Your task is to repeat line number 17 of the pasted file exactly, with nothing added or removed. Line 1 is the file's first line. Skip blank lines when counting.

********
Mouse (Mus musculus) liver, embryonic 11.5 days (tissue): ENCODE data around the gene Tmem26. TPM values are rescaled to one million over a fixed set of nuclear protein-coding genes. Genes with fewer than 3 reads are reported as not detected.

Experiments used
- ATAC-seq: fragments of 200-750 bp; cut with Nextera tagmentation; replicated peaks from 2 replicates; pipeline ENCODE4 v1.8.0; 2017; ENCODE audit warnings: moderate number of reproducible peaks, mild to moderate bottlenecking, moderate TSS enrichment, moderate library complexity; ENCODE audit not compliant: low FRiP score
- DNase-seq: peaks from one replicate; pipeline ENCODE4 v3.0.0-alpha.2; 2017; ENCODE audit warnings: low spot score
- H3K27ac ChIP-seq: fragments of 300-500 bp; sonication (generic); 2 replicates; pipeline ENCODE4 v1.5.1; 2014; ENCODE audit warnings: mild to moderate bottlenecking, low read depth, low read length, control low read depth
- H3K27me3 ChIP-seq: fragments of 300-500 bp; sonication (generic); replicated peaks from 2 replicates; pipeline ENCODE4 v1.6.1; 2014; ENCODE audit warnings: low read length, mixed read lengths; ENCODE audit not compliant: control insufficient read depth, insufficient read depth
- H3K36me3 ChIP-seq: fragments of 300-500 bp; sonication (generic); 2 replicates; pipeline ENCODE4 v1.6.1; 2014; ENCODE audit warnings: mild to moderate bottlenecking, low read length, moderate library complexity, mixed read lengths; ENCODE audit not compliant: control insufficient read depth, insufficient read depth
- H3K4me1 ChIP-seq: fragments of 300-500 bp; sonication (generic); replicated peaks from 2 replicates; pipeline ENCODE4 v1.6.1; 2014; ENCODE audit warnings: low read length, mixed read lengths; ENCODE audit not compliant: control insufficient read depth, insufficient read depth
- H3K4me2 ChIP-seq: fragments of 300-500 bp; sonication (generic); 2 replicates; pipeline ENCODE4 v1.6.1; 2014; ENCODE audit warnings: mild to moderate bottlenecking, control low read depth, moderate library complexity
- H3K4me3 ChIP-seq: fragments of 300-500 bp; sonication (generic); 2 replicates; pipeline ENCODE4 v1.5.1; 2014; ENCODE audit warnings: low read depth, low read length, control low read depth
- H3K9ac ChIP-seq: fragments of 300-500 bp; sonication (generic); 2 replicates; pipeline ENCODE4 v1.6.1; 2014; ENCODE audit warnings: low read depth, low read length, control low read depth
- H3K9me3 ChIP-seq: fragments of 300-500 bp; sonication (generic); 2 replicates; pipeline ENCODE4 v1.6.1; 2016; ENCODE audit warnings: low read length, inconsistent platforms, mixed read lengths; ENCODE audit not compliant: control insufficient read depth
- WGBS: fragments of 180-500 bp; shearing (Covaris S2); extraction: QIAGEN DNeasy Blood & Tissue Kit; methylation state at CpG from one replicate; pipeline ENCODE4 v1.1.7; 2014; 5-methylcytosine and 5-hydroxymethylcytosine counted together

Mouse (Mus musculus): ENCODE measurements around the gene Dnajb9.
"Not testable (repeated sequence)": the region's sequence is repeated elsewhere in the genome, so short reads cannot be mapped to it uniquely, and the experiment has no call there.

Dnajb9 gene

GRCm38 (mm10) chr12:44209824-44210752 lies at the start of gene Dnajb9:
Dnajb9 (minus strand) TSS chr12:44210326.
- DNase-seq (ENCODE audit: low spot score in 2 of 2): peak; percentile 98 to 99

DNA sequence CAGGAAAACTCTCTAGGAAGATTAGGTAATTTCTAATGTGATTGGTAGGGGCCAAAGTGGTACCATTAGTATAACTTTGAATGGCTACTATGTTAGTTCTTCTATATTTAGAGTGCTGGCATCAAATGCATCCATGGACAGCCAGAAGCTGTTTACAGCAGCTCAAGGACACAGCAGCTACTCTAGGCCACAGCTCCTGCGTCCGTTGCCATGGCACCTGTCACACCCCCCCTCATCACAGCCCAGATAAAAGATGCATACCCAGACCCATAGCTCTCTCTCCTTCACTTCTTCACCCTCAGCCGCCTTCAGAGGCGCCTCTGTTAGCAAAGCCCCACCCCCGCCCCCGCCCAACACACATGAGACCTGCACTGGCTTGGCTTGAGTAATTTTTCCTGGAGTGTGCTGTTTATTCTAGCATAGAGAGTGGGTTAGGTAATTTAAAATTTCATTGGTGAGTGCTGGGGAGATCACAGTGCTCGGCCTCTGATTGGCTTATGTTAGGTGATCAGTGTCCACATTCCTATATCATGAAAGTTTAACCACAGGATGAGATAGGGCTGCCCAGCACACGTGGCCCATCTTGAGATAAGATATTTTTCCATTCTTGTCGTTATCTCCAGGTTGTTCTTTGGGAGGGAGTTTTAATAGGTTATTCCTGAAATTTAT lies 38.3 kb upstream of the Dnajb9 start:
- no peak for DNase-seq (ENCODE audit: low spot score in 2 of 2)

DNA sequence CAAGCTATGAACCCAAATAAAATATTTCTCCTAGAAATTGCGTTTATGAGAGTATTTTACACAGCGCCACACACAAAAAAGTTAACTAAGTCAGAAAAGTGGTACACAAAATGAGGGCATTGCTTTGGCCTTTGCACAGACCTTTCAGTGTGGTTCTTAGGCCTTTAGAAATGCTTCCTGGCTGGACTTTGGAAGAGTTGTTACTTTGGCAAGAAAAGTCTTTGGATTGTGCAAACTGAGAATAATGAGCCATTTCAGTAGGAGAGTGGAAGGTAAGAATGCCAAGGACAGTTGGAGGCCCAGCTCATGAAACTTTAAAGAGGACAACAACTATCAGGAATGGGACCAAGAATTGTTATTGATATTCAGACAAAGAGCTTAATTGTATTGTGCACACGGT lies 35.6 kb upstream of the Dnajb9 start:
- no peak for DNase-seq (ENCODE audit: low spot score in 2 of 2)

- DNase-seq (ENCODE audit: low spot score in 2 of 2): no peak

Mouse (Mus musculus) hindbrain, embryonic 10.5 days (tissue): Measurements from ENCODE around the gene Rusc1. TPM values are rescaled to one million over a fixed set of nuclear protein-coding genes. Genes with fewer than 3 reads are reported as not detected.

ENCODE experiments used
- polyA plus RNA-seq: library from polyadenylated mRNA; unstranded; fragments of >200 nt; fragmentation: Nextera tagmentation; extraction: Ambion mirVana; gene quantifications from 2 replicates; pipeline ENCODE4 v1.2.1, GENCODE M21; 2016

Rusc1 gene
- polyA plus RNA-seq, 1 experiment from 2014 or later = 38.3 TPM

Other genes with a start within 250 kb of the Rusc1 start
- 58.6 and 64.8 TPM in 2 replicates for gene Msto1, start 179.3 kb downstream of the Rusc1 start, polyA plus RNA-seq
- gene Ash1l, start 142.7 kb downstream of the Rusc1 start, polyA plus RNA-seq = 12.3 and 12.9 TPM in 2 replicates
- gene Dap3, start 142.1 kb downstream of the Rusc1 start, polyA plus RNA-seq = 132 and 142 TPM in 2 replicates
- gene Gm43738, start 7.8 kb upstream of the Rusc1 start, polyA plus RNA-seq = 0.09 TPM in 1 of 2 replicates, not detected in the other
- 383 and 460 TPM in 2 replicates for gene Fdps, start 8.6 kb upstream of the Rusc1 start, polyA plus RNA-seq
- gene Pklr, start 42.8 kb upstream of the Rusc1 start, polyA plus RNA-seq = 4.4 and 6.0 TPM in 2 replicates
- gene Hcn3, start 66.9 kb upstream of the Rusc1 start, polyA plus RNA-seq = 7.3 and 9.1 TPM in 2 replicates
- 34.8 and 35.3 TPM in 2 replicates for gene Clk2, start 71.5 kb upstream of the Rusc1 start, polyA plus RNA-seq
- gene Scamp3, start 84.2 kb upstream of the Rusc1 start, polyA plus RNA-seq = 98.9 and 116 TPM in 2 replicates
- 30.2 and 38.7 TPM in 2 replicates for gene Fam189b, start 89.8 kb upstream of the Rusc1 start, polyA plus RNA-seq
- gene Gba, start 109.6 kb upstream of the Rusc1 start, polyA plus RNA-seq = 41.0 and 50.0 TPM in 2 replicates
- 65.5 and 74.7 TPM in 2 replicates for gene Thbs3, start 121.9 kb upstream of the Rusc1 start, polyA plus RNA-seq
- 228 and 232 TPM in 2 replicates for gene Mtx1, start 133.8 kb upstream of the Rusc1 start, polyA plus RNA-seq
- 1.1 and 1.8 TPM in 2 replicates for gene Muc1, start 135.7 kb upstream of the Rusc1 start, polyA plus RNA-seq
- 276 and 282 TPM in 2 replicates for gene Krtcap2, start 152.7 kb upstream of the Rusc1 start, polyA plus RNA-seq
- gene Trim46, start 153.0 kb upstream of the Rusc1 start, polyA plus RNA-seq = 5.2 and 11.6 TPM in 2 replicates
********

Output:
GRCm38 (mm10) chr12:44209824-44210752 lies at the start of gene Dnajb9: